As reported in our earlier blog, the Joint Review Panel (the Panel) appointed to review BC Hydro’s proposed Site C Clean Energy Project (Site C) recently released its report to the public. In addition to assessing the project costs associated with Site C and BC Hydro’s methods for analyzing load forecast and demand, the Panel put forward a number of conclusions and recommendations in relation to the environmental and aboriginal impacts of Site C. Part 1 of this blog presents an overview of the key environmental findings of the Panel, while the Panel’s findings on the potential impacts to Aboriginal groups are discussed in Part 2 of this blog.
Impacts on Water: With regard to impacts on water, the Panel concluded, among other things, that Site C would:
- make small changes to the hydrology of the Peace River, and such changes would be attenuated by the time the flows reach Peace River, Alberta;
- pose some risk to existing infrastructure in Alberta from low flows and that this risk has not been assessed;
- not cause a change in ice thickness, break-up time, or freeze-up water levels downstream at Shaftsbury near Peace River, Alberta;
- result in negligible changes to fluvial geomorphology and sediment transport; and
- result in localized adverse effects on groundwater that would not be significant.
Impacts on Fish Habitat and Vegetation: With regard to impacts on fish habitat and vegetation, the Panel concluded, among other things, that Site C would:
- cause significant adverse effects and cumulative effects on fish and fish habitat;
- cause significant adverse effects on rare plants; and
- cumulative significant effects on vegetation and ecological communities.
Impacts on Species-at-Risk and Migratory Bird Impacts: With regard to other impacts, the Panel concluded, among other things, that Site C would:
- likely cause significant adverse effects to a number of species that may see their status of protection elevated;
- likely cause significant adverse effects on the western toad, broad-winged hawk, short-eared owl, eastern red bat, little brown myotis, northern myotis, caribou, and migratory birds relying on valley bottom habitat during their life cycle; and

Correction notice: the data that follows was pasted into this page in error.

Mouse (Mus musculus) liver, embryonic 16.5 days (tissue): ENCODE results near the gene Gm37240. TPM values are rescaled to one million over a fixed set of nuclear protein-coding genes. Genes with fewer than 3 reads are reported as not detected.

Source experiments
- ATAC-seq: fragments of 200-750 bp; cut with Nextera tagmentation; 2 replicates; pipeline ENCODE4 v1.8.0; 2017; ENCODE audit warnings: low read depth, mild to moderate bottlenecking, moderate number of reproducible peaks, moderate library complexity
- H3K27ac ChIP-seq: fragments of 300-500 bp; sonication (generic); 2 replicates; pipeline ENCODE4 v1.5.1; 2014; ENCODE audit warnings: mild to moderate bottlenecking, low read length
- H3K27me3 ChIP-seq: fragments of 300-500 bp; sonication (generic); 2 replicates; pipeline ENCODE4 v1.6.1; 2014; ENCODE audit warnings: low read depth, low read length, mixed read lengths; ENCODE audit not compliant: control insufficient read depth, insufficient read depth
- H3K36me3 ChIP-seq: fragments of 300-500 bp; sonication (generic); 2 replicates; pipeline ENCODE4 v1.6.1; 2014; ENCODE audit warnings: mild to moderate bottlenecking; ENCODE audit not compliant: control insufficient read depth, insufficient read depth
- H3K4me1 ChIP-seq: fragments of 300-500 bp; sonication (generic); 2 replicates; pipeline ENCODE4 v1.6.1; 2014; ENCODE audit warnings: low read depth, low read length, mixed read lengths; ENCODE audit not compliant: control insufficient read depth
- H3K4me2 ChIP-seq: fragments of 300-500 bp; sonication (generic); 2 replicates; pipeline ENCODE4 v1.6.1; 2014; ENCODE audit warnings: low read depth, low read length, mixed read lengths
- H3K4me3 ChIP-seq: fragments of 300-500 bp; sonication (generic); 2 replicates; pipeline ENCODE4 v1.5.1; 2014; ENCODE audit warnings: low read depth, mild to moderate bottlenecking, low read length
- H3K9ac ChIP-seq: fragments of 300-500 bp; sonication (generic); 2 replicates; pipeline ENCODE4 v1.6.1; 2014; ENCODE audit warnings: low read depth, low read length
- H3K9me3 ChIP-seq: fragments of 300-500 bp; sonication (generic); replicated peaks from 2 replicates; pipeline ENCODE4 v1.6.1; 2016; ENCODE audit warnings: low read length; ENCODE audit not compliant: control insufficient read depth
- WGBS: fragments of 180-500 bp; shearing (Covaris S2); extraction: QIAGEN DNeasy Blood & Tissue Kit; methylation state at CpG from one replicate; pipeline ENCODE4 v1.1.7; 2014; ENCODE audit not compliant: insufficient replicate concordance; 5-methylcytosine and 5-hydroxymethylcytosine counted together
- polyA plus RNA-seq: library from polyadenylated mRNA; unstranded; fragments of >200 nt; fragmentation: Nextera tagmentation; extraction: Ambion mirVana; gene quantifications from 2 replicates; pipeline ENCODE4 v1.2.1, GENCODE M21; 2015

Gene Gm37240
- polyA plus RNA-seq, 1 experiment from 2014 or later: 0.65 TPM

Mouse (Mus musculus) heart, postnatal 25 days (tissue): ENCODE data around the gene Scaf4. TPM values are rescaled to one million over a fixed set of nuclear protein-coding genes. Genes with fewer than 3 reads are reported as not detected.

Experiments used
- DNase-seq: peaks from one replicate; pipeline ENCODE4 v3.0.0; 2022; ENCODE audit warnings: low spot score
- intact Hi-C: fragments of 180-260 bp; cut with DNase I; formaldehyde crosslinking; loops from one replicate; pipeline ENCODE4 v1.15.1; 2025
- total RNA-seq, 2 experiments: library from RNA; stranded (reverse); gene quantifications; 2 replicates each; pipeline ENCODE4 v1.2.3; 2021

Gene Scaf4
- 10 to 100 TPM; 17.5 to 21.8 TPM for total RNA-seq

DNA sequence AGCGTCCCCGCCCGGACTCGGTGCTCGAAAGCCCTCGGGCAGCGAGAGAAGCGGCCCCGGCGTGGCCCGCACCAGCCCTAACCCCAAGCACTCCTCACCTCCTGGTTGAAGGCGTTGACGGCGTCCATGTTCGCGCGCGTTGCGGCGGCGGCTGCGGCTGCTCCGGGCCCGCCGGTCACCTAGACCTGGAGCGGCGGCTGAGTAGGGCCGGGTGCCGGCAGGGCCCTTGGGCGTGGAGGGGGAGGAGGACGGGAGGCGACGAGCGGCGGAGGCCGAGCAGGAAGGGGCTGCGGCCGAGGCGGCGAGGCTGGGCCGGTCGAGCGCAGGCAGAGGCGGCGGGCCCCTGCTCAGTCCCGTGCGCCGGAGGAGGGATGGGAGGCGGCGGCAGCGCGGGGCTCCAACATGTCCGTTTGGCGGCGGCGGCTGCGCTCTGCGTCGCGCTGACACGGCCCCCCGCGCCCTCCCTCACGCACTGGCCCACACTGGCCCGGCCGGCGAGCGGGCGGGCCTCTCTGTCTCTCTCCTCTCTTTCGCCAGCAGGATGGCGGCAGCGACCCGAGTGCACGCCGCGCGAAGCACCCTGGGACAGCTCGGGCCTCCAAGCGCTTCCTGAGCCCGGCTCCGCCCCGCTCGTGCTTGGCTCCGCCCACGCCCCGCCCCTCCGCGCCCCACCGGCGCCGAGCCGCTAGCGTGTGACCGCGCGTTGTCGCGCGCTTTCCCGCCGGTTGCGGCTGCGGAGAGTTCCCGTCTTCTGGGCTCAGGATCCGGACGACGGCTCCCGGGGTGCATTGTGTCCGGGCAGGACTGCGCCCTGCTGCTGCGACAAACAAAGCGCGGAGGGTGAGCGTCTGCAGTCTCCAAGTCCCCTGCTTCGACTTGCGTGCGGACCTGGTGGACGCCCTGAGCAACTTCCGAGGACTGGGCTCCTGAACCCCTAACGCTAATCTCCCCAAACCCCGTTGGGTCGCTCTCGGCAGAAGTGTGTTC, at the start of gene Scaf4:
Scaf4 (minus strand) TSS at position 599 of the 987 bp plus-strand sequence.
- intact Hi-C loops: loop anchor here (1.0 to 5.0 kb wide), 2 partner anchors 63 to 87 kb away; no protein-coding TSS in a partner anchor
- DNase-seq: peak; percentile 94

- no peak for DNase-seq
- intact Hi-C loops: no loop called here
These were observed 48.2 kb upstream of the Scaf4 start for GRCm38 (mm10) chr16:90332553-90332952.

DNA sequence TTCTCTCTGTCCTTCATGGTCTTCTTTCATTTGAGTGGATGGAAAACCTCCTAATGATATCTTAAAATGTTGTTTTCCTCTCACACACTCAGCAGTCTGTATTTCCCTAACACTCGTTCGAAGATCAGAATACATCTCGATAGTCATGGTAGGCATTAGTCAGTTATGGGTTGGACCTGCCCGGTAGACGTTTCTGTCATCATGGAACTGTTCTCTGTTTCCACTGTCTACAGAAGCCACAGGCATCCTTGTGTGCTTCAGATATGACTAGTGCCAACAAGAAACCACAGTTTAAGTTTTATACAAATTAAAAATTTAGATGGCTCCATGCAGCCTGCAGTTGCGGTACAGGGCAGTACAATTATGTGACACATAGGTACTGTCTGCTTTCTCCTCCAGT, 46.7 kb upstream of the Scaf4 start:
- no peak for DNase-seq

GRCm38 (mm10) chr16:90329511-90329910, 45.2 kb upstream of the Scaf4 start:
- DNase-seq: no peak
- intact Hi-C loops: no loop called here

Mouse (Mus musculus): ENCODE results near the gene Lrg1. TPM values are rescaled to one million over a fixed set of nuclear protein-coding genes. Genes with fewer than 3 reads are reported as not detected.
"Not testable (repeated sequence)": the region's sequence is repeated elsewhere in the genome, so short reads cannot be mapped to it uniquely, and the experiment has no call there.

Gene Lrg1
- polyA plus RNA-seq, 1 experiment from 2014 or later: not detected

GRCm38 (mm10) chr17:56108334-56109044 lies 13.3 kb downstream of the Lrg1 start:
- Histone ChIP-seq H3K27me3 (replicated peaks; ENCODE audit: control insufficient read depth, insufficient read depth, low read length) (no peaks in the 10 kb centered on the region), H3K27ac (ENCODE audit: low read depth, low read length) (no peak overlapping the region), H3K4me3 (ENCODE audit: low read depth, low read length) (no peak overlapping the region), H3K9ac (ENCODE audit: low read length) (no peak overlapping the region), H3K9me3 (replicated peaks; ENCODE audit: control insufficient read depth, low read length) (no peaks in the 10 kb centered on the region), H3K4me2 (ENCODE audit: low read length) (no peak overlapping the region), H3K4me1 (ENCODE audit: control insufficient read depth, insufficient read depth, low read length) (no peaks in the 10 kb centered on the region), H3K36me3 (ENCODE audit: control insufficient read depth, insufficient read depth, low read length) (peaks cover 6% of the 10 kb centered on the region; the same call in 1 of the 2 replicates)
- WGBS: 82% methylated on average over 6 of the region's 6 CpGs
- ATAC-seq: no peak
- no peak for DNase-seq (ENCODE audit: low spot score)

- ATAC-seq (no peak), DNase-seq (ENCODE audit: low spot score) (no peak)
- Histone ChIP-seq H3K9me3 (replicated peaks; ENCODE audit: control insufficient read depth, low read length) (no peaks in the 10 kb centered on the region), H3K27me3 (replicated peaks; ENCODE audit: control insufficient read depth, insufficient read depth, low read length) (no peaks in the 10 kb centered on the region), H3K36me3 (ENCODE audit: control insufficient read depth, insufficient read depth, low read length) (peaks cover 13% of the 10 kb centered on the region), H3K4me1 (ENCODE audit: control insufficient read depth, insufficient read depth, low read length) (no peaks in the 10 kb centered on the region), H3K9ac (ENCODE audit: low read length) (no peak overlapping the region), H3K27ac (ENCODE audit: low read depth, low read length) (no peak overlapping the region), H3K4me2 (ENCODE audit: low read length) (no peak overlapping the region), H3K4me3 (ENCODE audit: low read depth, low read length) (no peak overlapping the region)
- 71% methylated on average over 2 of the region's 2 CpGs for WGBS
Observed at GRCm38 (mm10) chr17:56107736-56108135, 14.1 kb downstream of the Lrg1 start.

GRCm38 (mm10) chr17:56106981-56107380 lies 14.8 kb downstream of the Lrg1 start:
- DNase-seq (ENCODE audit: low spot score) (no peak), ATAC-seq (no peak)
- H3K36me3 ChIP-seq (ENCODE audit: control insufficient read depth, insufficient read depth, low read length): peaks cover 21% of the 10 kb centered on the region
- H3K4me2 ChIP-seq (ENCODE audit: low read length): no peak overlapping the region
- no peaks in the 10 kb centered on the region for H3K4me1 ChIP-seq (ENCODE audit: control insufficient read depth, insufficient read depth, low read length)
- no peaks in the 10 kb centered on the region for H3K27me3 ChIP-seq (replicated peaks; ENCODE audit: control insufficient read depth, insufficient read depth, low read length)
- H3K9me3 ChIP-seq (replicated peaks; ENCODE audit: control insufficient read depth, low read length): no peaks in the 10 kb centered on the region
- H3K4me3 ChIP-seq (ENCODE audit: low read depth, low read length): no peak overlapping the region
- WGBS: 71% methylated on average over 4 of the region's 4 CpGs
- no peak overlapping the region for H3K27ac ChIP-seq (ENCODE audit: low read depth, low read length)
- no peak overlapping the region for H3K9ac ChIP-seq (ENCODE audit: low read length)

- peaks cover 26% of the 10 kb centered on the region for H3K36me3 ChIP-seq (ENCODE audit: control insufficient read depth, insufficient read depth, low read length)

- not likely cause significant adverse effects on fisher, grizzly bear, moose, elk, white-tailed deer, mule deer and ungulates.
Other Impacts: With regard to impacts on water, the Panel concluded, among other things, that Site C would:
- cause a risk of acid generation and metal leaching from construction activities and reservoir creation;
- cause significant effects to at-risk and sensitive ecological communities;
- have a significant adverse effect on wetlands, in particular valley bottom wetlands;
- have negligible effects on the regional oil and gas, forestry, and mineral and aggregate industries;
- have adverse effects on navigation use of the Peace River, but they would not be significant because the river would still have to be navigable above and below the dam site;
- cause a potential for health effects from a degradation of air quality in the region of Fort St. John, Taylor, Hudson’s Hope and for Aboriginal groups using areas close to the construction activities of clearing and burning, the construction of access roads and the realignment of Highway 29;
- not have significant effects on greenhouse gases;
- require a government-led regional environmental assessment, including a baseline study and the establishment of environmental thresholds for use in evaluating the effects of multiple,
- projects in a rapidly developing region; and
- cause diminished biodiversity and reduced capacity of renewable resources.
In summary, the replacement of a portion of the Peace River with an 83-kilometre reservoir would result in significant adverse effects on fish and fish habitat, a number of birds and bats, smaller vertebrate and invertebrate species, rare plants and sensitive ecosystems. The decision on whether to approve Site C now rests with the Province and Federal government. If approved, stakeholders will no doubt be watching closely to see how BC Hydro works together with environmental groups to address these environmental costs and overcome any potential opposition to Site C.